Psychiatrist, detective testify at hearing
Hearing continues to suppress evidence against 13-year-old murder suspect
A child psychiatrist testified Friday that Cristian Fernandez did not understand what he was doing when he gave up his Miranda rights during his two interrogations.
The defense called the high-profiled psychiatrist to the stand in the second day of the suppression hearing, the outcome of which will be critical to the trials coming up for the youngest murder suspect in Duval County history.
If Judge Mallory Cooper rules the 13-year-old's statements to police are not valid, prosecutors will have a much tougher time proving the boy killed his 2-year-old half brother and molested another half brother last year.
The interrogation video of a detective questioning Fernandez after his arrest was played during Friday's hearing. In the video, the boy, then 12, looks around the police interrogation room, yawns and rubs his eyes. Jacksonville Sheriff's Office Detective Lisa Perez walks in and gives him his rights.
The defense cross-examined Perez, who interviewed Fernandez in the sexual abuse case. The boy's attorneys are trying to prove he did not fully understand what he was doing when he gave up his Miranda rights. The defense said Perez only spent 47 seconds explaining his rights to him and didn't ask him if he wanted a parent or attorney present.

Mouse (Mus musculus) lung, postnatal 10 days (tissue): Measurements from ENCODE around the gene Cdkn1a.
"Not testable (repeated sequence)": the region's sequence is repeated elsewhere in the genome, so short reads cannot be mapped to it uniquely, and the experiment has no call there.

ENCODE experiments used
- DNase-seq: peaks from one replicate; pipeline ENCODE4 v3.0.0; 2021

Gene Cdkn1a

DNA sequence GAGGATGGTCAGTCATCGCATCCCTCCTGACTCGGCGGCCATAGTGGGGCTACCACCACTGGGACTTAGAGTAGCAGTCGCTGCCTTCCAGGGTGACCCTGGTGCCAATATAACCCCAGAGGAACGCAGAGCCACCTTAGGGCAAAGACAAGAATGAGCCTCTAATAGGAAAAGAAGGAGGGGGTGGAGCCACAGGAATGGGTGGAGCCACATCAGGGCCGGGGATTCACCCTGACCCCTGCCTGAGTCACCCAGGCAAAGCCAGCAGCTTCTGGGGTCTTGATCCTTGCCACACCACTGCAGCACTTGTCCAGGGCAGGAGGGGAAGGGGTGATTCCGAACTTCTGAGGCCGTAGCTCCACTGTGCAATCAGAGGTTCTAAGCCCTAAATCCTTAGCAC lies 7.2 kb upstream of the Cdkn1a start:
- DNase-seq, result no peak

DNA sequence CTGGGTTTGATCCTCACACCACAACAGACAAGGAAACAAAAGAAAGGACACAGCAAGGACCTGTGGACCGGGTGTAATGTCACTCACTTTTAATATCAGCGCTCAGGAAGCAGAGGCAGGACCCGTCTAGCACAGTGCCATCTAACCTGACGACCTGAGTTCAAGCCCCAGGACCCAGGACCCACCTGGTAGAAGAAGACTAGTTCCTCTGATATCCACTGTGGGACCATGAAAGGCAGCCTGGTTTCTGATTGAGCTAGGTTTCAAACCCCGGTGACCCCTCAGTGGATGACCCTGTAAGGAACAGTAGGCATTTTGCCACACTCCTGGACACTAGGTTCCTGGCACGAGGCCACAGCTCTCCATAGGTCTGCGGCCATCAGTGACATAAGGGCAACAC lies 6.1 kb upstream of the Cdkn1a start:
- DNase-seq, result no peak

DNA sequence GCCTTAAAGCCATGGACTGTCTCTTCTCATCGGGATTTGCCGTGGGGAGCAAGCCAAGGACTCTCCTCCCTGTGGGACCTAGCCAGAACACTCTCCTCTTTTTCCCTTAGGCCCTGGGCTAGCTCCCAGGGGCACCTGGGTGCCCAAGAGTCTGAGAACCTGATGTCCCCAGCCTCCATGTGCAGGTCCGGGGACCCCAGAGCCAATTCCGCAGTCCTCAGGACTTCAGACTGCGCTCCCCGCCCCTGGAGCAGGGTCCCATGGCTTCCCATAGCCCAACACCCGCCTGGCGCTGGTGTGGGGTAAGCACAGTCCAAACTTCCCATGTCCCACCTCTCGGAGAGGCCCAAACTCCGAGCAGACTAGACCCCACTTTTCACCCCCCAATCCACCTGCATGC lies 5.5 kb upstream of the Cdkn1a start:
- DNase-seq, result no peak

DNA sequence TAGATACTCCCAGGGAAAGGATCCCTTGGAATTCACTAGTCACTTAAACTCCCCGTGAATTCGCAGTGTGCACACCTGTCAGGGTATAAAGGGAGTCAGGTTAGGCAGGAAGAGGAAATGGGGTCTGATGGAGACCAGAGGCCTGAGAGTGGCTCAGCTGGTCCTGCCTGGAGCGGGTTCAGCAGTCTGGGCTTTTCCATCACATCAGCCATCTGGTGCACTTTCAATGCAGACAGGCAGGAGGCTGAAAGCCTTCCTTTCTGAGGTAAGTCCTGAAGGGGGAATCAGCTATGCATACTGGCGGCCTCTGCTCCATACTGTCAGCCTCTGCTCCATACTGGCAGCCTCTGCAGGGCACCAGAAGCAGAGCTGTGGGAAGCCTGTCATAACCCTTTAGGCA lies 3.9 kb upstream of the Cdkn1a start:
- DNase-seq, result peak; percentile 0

"In spite of the Florida statute, and more specifically the sheriff's policy, you made no effort who his custodian was or contact anyone?" a defense attorney asked Perez.
"I did not," the detective said.
Prosecutor Mark Caliel made the point that Perez did exactly what she was supposed to do and followed JSO protocol. She said Fernandez never asked for a parent or guardian to be present and never gave her the impression that he did not understand what she was telling him about his rights.
"Could you describe to me the tone and manner in which you spoke to him?" an attorney asked the detective.
"I spoke to him like a mother speaking to a child -- very soft," Perez said.
The key testimony during the second day of the suppression hearing was child psychiatrist Dr. David Fassler's. He talked about Fernandez's inability to comprehend what he signed.
"My opinion is, at the time of those two interrogations, Cristian, as a 12-year old, given the totality of the circumstances and his background, was not able to fully comprehend, understand, interpret the Miranda warnings or realize or appreciate the consequences of the decisions he was making on those two occasions," Fassler said.
The suppression hearing is expected to conclude Monday.
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